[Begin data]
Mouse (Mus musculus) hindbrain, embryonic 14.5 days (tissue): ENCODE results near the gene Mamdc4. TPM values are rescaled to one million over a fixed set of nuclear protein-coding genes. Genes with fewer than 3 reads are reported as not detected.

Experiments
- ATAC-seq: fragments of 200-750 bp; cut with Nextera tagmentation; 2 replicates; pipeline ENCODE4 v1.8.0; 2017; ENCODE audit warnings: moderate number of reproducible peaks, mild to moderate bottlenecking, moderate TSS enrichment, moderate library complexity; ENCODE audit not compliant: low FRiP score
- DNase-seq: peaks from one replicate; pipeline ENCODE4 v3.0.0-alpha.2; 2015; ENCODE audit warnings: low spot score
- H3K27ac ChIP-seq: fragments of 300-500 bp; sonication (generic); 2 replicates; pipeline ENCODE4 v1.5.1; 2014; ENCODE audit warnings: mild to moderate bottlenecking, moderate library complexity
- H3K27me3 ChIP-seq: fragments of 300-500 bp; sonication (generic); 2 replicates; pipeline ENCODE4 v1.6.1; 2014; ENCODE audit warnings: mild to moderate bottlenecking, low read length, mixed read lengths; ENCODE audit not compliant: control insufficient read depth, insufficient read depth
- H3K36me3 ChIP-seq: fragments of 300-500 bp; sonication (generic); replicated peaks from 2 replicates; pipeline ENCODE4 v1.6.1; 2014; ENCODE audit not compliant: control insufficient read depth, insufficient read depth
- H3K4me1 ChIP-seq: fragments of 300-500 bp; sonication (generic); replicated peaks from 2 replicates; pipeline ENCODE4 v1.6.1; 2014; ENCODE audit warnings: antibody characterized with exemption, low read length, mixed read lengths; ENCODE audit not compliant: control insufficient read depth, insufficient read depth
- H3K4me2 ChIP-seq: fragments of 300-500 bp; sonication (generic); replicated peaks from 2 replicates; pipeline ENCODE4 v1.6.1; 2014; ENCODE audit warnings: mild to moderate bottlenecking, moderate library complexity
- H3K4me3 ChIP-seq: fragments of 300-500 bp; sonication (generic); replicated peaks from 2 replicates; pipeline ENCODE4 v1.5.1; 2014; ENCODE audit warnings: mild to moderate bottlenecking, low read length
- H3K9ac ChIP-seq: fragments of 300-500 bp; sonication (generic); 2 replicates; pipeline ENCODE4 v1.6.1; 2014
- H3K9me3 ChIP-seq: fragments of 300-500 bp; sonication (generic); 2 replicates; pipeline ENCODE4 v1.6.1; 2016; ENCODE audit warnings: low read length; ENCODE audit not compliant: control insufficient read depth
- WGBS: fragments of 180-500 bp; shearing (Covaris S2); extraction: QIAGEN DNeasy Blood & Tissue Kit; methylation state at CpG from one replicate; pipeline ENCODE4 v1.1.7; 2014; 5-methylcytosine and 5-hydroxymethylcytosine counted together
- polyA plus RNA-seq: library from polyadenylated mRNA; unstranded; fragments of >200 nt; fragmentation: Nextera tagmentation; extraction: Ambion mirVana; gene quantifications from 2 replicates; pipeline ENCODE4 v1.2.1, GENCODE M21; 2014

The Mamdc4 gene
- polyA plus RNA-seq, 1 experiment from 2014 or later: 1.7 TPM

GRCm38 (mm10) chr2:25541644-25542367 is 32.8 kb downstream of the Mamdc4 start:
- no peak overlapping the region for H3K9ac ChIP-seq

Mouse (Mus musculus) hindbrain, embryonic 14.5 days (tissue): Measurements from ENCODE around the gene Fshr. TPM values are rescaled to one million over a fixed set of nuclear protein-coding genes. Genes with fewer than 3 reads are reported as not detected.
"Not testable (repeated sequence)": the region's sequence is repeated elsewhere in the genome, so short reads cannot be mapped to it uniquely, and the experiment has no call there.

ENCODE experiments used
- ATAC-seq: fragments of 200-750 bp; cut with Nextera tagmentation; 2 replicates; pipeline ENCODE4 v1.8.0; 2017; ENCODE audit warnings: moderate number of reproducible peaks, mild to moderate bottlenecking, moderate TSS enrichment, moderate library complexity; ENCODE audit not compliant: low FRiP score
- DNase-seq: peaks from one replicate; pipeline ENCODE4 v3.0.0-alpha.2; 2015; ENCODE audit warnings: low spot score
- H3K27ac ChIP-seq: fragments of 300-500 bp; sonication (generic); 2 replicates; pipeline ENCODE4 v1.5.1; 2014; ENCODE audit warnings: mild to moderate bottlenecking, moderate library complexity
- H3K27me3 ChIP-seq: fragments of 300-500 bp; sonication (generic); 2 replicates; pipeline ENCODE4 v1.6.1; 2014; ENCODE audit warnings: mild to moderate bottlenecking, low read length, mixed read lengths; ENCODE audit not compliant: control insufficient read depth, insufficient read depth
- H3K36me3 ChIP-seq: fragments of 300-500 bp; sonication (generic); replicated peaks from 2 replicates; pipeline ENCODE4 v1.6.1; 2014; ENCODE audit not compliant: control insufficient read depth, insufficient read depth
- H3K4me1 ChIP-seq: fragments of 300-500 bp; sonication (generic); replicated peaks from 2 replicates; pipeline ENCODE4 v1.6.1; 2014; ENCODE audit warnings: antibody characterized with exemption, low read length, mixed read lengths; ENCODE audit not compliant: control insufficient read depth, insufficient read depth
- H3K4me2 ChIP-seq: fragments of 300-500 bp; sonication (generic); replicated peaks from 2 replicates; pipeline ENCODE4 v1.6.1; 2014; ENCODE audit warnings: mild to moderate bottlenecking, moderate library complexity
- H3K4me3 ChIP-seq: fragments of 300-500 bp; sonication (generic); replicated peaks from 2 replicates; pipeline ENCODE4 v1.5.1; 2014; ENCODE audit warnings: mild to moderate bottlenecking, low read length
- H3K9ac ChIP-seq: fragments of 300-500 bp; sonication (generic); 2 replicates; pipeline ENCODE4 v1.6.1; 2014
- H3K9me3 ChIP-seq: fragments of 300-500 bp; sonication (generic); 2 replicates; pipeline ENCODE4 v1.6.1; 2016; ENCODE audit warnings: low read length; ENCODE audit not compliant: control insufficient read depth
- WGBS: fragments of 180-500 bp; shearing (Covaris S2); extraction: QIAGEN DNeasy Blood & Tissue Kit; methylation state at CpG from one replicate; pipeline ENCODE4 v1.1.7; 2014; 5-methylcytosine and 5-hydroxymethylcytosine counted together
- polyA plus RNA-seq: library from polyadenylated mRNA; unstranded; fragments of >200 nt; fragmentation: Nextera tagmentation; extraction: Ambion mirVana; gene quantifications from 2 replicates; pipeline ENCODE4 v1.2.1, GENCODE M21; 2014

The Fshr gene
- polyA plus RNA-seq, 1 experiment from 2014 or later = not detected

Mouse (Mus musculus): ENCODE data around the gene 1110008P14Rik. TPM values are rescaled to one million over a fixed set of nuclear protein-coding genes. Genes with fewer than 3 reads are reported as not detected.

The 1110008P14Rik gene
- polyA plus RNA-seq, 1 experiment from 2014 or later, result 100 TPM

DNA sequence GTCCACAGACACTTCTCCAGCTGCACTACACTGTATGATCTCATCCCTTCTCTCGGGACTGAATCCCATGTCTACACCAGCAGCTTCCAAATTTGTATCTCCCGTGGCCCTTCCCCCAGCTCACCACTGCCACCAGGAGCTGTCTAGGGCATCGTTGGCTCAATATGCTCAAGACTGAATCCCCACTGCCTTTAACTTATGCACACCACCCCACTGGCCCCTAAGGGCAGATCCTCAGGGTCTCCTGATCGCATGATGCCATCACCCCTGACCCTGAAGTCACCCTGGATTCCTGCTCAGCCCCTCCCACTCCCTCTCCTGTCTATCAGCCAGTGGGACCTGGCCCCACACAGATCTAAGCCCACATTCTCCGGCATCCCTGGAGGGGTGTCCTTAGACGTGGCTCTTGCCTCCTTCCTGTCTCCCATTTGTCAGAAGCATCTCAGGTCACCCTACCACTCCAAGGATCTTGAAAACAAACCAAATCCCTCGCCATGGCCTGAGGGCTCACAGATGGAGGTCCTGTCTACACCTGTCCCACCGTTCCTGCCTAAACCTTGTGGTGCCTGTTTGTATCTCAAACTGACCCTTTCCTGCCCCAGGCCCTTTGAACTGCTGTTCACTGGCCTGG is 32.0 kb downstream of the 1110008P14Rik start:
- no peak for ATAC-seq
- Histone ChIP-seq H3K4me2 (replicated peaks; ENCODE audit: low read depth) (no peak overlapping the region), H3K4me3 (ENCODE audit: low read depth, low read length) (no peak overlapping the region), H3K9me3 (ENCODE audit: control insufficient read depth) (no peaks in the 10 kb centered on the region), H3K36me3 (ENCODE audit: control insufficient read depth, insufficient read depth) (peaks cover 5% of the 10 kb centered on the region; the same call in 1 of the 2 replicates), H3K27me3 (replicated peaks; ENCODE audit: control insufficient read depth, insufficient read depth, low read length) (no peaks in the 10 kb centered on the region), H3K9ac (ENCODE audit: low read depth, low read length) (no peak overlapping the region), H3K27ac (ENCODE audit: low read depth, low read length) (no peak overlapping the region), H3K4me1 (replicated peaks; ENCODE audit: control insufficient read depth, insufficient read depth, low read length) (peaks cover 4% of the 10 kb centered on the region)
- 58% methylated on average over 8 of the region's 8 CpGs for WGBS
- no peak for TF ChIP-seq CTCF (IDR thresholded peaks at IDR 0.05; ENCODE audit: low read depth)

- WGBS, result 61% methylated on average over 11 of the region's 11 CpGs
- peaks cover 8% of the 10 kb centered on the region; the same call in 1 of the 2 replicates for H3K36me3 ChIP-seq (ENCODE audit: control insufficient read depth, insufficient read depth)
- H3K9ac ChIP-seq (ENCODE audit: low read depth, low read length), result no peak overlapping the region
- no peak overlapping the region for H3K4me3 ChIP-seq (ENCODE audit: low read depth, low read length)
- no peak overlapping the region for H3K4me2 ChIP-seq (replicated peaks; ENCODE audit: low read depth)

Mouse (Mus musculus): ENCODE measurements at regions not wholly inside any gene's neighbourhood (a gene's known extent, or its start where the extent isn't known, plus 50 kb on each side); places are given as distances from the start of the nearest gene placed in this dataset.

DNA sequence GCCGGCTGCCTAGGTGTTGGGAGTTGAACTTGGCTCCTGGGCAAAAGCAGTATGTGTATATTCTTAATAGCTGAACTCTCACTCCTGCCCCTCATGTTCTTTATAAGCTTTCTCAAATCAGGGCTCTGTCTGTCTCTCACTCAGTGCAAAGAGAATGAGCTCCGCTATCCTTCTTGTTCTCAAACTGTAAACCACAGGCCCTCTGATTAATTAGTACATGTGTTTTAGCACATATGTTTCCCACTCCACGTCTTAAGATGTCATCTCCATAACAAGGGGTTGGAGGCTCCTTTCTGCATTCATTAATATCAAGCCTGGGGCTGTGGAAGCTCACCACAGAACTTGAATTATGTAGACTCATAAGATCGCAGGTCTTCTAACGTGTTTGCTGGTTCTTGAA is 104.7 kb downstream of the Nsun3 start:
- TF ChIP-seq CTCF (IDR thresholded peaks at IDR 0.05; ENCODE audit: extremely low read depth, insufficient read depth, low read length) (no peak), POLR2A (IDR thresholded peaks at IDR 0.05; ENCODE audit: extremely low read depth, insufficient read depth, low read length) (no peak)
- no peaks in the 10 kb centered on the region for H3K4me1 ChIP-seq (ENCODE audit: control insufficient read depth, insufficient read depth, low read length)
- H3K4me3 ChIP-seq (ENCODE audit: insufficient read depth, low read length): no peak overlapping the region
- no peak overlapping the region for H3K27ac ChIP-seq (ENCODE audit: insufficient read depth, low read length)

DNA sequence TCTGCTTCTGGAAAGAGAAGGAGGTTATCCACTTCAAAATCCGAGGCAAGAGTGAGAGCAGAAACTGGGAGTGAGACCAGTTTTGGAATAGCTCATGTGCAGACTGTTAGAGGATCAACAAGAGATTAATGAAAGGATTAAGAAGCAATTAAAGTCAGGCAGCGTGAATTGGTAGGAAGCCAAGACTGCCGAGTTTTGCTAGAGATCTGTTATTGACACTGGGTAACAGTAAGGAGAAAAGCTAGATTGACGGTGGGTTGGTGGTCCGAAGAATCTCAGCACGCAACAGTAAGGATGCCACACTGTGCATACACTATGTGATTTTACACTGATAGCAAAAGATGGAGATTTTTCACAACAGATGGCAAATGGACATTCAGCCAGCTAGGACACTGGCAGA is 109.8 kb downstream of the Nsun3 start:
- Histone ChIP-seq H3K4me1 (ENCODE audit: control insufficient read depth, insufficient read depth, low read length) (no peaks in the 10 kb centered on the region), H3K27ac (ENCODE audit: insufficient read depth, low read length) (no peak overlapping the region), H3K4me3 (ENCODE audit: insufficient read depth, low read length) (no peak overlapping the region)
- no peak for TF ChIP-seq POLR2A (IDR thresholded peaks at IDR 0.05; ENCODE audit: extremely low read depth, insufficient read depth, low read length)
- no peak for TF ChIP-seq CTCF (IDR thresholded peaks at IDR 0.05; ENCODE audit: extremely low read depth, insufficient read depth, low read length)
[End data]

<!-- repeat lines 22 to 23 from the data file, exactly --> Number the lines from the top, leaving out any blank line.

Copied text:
- ATAC-seq: fragments of 200-750 bp; cut with Nextera tagmentation; 2 replicates; pipeline ENCODE4 v1.8.0; 2017; ENCODE audit warnings: moderate number of reproducible peaks, mild to moderate bottlenecking, moderate TSS enrichment, moderate library complexity; ENCODE audit not compliant: low FRiP score
- DNase-seq: peaks from one replicate; pipeline ENCODE4 v3.0.0-alpha.2; 2015; ENCODE audit warnings: low spot score